Understanding What's Happening with GameStop
What do the terms “diamond hands,” “stonks,” and “tendies” all have in common? Each is a piece of internet lingo used by members of the Reddit internet community r/WallStreetBets which has found itself at the center of a massively volatile week in the stock market.
Full of internet memes and screenshots of massive wins (and losses), the WallStreetBets forum is a place where users of the popular social media platform Reddit can meet up to chat about gambles they’re making with the stock market. In between jokes and boasts, the pros and cons of different stocks get talked about, as well as certain strategies that can result in big gains if executed with a little bit of luck.
It just so happens that enough Redditors got on board with a strategy called a “short squeeze” in the last week or two to make waves in the stock market—boosting the value of AMC Entertainment and GameStop’s stock, along with other targets like Nokia and BlackBerry.
What’s resulted is a “David and Goliath” situation of sorts, as everyday internet users open new credit lines and dump savings into shares of GameStop in a stock market battle against short sellers and hedge funds. Read on for an easy-to-follow rundown of the situation—which, of course, changes with the volatility of the stock market itself.
What is a short sell?
One of the investment concepts at the heart of all of this brouhaha is that of the short sell. In stock trading, investors generally buy and sell stocks that they think are going to increase in value. However, in a short sell, investors are actually betting on a stock going down in value. If it does, they pocket the difference.
How does this work in practice? By taking a look at GameStop’s stock (GME)—the stock at the center of this story—you can get a good understanding for what’s going on.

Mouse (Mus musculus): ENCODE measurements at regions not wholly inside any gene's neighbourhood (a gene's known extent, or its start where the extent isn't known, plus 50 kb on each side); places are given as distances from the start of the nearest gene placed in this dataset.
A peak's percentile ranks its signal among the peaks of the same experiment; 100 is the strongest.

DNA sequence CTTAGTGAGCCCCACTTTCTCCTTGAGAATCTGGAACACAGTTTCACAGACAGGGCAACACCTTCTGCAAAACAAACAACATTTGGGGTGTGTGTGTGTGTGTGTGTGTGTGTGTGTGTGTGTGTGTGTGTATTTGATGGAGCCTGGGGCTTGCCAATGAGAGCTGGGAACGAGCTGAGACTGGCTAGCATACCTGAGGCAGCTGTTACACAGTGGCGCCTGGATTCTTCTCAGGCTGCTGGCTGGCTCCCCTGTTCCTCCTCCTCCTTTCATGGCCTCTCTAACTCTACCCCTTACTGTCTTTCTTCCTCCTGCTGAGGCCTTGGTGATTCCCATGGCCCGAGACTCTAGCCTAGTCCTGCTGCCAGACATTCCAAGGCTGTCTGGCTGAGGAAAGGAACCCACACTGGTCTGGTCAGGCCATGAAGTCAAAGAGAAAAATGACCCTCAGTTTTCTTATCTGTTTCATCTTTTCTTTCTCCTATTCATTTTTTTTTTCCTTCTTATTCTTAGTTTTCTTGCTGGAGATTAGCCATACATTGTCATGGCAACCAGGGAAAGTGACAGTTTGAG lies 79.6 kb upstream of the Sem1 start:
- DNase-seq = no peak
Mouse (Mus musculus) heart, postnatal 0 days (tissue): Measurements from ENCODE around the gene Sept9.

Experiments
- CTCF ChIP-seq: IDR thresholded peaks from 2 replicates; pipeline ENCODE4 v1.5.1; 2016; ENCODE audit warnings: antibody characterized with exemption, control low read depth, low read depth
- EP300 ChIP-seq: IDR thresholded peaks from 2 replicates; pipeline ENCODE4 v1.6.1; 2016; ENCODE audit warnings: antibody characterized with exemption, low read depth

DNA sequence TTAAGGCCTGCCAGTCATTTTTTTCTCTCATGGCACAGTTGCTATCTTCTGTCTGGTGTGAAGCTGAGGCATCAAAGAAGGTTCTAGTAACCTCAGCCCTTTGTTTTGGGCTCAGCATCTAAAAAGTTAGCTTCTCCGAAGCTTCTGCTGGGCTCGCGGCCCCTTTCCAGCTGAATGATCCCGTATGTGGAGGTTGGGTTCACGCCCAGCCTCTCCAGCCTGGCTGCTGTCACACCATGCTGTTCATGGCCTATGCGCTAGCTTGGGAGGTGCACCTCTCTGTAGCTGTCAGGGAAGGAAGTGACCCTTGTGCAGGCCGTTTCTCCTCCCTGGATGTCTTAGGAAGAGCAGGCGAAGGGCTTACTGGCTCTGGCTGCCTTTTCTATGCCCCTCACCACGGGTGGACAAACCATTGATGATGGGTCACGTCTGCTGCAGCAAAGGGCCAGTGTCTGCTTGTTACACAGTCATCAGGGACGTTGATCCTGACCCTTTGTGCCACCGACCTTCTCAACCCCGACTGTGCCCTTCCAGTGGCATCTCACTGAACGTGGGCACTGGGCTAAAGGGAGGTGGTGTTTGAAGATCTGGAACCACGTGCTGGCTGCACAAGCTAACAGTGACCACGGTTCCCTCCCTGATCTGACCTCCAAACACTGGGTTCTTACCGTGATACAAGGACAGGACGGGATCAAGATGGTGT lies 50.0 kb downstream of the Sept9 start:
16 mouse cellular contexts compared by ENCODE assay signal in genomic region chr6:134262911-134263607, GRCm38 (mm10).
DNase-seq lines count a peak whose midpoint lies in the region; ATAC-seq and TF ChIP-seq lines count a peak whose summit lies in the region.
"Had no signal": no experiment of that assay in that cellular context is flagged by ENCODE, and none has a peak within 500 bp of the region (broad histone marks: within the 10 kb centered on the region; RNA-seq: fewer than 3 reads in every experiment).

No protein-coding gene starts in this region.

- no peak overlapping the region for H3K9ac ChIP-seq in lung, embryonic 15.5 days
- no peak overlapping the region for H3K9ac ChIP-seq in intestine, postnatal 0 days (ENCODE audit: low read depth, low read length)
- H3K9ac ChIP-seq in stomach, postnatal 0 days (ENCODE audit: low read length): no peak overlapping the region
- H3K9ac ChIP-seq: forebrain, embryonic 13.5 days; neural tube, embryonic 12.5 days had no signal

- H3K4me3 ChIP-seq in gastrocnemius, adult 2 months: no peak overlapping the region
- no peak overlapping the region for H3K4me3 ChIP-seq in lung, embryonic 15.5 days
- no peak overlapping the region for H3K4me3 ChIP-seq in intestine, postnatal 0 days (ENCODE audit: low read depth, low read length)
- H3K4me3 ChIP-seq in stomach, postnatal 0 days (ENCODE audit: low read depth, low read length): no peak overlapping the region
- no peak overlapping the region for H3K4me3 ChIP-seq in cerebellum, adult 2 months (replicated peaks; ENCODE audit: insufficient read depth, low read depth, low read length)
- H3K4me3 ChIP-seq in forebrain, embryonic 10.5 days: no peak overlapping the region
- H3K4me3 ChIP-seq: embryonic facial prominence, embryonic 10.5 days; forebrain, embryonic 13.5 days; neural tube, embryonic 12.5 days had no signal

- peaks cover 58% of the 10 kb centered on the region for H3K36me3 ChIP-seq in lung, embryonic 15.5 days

Video game retailer GameStop has been on a steady decline for several years. More and more video game players are buying and downloading games online, and the pandemic only accelerated its slow demise. As such, many short sellers targeted its cratering stock price with their short positions, getting consistent returns.
The way a short works is that a short seller borrows shares and trades them, hoping to rebuy them later at a lower price and keep the difference. For example, if GameStop was valued at $10 and fell to $6 over a set period of time, the short sellers could buy back shares at $6 to return to the lender and keep the $4 difference.
Short sells don’t always work that way, however. If instead of going down the stock price increases, investors have to cover their bet by buying the stock at a higher price, losing money in the process. As such, more than many other types of investing, short sells can be big gambles with the potential for impressive losses or returns.
How were Redditors looking to exploit that short sell?
Perhaps it’s not too surprising that an internet forum populated mostly by male traders in their 20s and early 30s would have an affinity for videogame stocks and movie theaters; however, the Redditors on WallStreetBets were on to something when they chose to go toe-to-toe with giant hedge funds like Melvin Capital.
What internet users realized is that Melvin Capital was being overly aggressive in how it was shorting GameStop. Redditors figured out that by buying enough of GameStop’s stock (which was only at $17.25 a share at the start of the year), they could cause a spike in the value of the stock. As the price increased, short sellers would have to rebuy at a higher price, and, by setting their sell limit on hundreds of shares of GME at a high price, everyday people could really cash in.
The plan, as you can probably tell based on media coverage over the past two weeks on platforms like CNBC and the New York Times, worked. Especially thanks to trading platforms like the Robinhood app, which allows for fractional shares to be bought and sold, even as the price of GameStop began to grow, Robinhood users were able to leverage the trading app to continue driving the price higher.
When Elon Musk tweeted out to his millions of followers “Gamestonk,” the price spiked even higher. Owners of shares of GameStop who bought in at a little over $17 were seeing the price per share hit highs of $480 over the course of the week, meaning their shares increased in value an unheard of 2,700%.
What’s the impact of all of this been?